Engineering Motivation and Excellence in Students

 

The adaptability or neuroplasticity of the human brain is particularly great in the first few years of life. Normal human development starts at birth and during the first few years the infant explores his sensory world and develops neural connections while still preverbal. Children by the time they reach age five have developed many of the skills and habit patterns that will determine whether they are successful later in life. These same skills and patterns can also be learned and applied thru persistence and passion. Using NLP and hypnotherapy a client can choose to create healthy goals for himself which include being motivated and having self discipline and determination.

There was a famous study done in the 1960’s with children that has been the discussion of many educators and the starting point to help individuals engineer excellence.

This famous experiment was the Marshmallow or Oreo Cookie Experiment performed by Walter Mischel who was a psychology professor at Stanford University. He created an experiment where a four year old child was told that they could have one or two marshmallows depending on their choice. The child had a marshmallow in front of them and was told that the researcher was leaving the room. They could eat the marshmallow ( in later years it became an Oreo cookie.). but if they would wait until the researcher would return to the room they could then have two. Further, if they did wish to have the marshmallow they should ring the bell and the experimenter would come back into the room and they can have the one marshmallow. Approximately two thirds of the children could not resist eating the marshmallow

Probably the most interesting and most exciting aspect of this experiment was that by telling the child to use his imagination and draw a picture frame around the marshmallow that the children were able to see the marshmallow as more imaginary and they were able withstand the temptation offered by the marshmallow. This was a key that Mischel used in later life, and coincidentally this is a key strategic technique in NLP -Neuro Linguistic Programming. By changing the way one perceives an object or by changing the perceptual frame one was able to lessen the pull of the original object so that the subject the child was more easily able to delay gratification . In later life having this will power or self control is viewed as one of the character strengths in executive function.

 

What was interesting was the follow up studies in adolescence that showed that kids that were able to delay gratification and not eat the marshmallows. had higher test results in SAT scores, and tested higher for different sets of social competence. They even discovered in adults that the young children that were able to resist instant gratification in later life were less likely to be habituated to drugs and were less likely to be obese.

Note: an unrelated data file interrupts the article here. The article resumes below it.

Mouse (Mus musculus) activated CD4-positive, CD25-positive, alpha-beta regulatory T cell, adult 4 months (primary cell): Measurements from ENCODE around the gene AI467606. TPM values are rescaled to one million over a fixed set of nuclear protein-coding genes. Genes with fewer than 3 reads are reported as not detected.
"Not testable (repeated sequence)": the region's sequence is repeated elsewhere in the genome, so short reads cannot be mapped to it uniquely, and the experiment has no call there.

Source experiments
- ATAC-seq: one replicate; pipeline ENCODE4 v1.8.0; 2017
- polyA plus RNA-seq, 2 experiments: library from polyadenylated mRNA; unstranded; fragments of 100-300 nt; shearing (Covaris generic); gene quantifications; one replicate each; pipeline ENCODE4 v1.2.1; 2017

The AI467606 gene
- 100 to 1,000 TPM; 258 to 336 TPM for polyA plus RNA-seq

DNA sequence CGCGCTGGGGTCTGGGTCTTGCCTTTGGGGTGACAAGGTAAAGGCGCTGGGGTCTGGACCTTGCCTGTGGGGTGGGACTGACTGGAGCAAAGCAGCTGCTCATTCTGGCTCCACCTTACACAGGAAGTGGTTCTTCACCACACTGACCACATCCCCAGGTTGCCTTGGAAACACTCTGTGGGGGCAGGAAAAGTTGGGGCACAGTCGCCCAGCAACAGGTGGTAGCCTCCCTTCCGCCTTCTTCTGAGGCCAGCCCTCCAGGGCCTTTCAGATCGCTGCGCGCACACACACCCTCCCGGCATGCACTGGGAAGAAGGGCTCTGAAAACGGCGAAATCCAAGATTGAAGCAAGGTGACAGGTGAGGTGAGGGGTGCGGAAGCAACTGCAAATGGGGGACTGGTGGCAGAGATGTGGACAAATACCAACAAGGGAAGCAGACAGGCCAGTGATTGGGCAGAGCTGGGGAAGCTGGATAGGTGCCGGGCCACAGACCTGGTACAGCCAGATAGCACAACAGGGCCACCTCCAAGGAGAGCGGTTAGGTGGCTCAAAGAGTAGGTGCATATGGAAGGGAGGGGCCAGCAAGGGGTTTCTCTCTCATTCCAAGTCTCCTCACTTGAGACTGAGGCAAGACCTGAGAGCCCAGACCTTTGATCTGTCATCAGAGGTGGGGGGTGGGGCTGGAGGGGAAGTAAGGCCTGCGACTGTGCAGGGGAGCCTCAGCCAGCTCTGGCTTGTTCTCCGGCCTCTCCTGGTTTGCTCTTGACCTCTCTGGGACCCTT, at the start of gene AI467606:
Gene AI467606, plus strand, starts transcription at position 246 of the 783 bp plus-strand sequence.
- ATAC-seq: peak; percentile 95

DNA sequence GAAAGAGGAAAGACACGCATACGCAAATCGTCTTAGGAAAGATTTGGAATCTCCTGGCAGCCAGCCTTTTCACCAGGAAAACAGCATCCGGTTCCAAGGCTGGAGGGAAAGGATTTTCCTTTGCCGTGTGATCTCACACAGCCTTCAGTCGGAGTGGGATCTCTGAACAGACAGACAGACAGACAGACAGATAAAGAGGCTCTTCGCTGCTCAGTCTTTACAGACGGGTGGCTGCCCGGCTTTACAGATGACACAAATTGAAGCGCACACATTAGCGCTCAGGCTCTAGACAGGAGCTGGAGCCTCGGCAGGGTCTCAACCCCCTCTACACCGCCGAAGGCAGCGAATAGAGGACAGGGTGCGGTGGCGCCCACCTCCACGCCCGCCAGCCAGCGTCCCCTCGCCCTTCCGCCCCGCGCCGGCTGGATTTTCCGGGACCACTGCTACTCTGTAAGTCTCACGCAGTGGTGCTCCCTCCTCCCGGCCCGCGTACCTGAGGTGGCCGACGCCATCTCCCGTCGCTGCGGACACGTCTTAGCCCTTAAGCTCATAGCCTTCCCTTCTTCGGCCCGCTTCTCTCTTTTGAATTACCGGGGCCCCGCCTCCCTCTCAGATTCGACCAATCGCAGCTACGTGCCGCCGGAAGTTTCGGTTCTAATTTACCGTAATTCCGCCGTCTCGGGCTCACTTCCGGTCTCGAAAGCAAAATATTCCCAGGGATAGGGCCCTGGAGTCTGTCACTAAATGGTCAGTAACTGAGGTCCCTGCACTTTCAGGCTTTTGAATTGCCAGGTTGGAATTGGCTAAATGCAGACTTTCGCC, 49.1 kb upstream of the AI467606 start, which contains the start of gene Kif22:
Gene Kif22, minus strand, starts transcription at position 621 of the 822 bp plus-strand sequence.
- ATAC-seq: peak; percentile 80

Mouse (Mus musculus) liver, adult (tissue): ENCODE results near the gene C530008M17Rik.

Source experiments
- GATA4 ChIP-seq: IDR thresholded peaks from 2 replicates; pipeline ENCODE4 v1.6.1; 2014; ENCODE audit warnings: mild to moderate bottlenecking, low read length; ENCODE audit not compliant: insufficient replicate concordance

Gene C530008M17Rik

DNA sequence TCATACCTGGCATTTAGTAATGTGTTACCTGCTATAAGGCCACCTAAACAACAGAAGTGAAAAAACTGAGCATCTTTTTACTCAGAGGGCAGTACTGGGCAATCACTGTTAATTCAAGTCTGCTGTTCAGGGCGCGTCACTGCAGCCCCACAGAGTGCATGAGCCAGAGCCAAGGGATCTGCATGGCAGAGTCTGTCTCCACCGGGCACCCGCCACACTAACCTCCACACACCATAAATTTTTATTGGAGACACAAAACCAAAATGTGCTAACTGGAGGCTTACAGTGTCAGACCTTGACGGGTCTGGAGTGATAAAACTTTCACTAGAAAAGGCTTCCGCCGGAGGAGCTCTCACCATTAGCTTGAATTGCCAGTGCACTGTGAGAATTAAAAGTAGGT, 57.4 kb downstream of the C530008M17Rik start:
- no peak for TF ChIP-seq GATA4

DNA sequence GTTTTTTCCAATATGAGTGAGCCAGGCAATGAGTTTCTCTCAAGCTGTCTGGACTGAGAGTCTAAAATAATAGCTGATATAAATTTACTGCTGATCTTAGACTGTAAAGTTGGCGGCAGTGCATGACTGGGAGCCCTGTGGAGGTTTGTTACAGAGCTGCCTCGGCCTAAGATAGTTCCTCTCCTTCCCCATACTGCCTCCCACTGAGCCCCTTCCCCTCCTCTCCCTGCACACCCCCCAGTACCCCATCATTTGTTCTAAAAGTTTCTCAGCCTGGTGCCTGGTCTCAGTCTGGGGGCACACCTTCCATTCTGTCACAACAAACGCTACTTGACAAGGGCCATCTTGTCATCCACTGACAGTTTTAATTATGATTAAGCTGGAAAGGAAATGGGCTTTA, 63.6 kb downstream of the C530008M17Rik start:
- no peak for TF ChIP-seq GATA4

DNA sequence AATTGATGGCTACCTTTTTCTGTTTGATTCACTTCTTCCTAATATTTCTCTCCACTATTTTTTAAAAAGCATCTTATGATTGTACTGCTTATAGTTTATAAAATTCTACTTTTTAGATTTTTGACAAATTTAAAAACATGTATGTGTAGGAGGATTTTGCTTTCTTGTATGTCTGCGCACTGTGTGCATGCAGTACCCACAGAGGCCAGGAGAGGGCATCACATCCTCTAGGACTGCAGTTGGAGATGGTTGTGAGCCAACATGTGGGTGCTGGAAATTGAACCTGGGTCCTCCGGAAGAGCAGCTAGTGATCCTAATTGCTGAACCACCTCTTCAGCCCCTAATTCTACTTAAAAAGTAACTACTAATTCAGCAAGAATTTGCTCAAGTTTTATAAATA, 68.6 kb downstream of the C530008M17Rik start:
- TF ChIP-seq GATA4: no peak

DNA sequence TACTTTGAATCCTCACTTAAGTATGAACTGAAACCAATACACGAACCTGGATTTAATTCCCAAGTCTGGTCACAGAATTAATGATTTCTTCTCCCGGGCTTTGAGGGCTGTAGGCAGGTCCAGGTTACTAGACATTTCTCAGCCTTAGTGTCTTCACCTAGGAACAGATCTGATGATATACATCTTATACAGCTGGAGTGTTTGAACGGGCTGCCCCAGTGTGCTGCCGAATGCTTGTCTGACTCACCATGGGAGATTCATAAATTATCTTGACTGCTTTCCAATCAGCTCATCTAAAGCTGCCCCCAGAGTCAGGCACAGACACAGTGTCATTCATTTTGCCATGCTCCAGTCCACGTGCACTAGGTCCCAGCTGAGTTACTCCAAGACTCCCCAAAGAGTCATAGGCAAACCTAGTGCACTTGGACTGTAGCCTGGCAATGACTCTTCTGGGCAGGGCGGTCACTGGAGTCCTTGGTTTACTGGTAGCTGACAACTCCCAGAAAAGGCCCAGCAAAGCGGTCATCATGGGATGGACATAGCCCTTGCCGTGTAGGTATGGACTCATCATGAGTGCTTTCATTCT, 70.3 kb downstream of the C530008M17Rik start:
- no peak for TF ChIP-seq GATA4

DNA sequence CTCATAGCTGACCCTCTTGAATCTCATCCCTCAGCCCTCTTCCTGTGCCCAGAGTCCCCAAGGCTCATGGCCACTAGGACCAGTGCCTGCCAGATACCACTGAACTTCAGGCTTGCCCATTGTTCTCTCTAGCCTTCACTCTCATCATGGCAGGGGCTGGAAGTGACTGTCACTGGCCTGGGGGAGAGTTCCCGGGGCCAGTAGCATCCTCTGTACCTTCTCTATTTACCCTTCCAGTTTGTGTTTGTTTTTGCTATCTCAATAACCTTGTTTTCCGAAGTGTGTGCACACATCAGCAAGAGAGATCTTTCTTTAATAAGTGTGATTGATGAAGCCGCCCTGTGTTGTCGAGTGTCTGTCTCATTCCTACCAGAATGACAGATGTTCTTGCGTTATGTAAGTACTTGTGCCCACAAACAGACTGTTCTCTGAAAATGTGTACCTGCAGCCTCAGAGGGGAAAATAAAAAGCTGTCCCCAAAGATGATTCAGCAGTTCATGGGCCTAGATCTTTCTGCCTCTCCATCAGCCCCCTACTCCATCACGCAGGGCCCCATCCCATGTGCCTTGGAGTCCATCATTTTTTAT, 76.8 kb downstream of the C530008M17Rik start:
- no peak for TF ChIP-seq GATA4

So, Lessons Learned by researcher Walter Mischel and other psychologists such as Carol Dweck of Stanford , the author of the best seller “Mindset” suggest that a major contributing factor to success, academic or otherwise is the ability to persevere, to have a growth mindset to cultivate characteristics of Grit and Determination and the ability to delay gratification. All of these characteristics dovetail well with the ability to be a more motivated student and to create successful self directed outcomes.

When I work with a student to help the student get better grades, one of the skills or choices that the student implements is usually a better work ethic. However, this has to be self directed and the student has to be excited about it or it doesn’t happen.

Sadly today kids don’t know how to organize themselves to study. A little planning with parental support can go a long way toward assisting a student so that he/she has the basic tools to Excel.

Learning can be equated to a game. To excel in a game requires practice . To be a good student requires practice and we call that practice studying.

 

In NLP one of the practices we use is to model excellence and to assume it. When working with students I encourage them to be aware of the habit patterns of good students and emulate them . I also encourage the student to set goals for themselves and help them strengthen their internal desires to reach those goals.

A good student is a motivated student and my work is designed to help the student to create empowering choices that are congruent with his/her own eternal ecology. Empowering choices would include envisioning success, motivating themselves to study in an organized way and believing that they have the tools, skills and abilities to reach their goals.

What is beautiful about the way this works is that as the student becomes more confident in his ability to navigate his studies he also attains self confidence that can spill over into other aspects of life.

In working with students I find that teaching the student to relax and improving their visualization skills helps the student with memory recall, creativity in writing and in art, and a belief that they have the ability to manifest in their own lives.